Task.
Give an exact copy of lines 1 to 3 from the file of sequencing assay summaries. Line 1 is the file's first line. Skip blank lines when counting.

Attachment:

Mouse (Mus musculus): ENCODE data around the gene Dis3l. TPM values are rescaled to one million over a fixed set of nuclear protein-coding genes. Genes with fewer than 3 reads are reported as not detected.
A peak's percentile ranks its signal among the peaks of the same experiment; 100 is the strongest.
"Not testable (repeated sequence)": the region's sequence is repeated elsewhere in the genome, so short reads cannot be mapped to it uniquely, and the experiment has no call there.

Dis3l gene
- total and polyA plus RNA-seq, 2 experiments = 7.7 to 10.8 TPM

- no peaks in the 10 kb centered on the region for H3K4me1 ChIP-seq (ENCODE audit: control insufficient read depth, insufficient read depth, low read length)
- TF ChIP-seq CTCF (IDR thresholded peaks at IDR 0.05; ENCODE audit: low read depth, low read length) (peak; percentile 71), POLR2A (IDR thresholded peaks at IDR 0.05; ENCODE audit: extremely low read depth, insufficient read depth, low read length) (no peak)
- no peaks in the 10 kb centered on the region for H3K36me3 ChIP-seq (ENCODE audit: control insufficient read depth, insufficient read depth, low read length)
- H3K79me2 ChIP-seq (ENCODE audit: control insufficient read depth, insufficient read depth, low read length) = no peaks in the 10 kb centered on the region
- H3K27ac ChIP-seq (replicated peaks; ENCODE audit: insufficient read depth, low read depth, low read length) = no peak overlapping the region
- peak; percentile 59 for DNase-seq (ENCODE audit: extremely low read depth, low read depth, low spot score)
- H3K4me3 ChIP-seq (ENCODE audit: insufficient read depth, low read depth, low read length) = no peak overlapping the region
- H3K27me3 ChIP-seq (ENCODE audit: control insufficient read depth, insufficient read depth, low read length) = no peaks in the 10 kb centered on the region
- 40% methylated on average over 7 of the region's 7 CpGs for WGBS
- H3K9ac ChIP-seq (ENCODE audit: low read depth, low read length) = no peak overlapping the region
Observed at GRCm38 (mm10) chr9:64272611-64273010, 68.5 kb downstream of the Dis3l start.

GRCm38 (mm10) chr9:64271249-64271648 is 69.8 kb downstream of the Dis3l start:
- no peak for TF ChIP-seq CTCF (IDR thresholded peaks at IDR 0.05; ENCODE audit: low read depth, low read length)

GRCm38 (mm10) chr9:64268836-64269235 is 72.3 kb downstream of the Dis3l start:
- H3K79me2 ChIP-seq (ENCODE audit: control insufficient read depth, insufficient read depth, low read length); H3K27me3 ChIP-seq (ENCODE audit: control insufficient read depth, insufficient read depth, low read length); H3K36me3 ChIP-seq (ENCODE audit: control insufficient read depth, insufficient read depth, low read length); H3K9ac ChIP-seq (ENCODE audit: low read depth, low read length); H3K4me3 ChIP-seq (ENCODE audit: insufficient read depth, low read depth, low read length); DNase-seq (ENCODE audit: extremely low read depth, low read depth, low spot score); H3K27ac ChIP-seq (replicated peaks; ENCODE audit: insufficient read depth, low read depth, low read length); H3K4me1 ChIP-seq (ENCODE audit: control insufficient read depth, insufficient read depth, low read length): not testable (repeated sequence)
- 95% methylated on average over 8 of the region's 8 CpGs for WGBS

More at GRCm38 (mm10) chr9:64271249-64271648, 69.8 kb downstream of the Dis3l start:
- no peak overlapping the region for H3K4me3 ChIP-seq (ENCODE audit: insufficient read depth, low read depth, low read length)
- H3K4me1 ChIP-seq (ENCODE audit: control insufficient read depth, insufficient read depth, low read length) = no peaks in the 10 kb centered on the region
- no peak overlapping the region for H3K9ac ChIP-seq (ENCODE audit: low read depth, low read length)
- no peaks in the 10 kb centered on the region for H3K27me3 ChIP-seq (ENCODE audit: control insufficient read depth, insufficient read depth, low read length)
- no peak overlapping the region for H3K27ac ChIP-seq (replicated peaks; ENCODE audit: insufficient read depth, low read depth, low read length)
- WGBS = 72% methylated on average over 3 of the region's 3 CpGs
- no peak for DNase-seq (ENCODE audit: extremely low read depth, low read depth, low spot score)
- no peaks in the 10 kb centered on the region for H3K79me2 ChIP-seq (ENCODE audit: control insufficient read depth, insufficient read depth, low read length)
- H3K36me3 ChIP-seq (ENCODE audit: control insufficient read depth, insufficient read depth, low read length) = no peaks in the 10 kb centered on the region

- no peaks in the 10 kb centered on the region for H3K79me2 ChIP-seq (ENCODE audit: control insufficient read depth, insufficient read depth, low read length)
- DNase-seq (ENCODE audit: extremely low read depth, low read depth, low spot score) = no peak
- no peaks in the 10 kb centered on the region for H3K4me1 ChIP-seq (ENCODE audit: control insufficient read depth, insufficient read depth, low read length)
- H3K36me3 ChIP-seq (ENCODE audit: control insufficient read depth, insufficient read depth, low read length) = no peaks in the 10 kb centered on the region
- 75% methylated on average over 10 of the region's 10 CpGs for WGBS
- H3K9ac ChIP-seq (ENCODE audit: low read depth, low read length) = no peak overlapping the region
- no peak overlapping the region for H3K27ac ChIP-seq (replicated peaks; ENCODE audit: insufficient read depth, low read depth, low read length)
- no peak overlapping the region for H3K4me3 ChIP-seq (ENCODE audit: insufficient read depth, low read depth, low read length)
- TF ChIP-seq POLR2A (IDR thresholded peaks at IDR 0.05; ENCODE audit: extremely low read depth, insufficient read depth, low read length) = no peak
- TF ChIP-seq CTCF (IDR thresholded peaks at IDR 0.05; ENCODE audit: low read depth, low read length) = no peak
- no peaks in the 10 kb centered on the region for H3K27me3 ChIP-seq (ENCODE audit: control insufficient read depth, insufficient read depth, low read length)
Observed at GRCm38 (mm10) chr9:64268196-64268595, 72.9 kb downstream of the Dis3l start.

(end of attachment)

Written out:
Mouse (Mus musculus): ENCODE data around the gene Dis3l. TPM values are rescaled to one million over a fixed set of nuclear protein-coding genes. Genes with fewer than 3 reads are reported as not detected.
A peak's percentile ranks its signal among the peaks of the same experiment; 100 is the strongest.
"Not testable (repeated sequence)": the region's sequence is repeated elsewhere in the genome, so short reads cannot be mapped to it uniquely, and the experiment has no call there.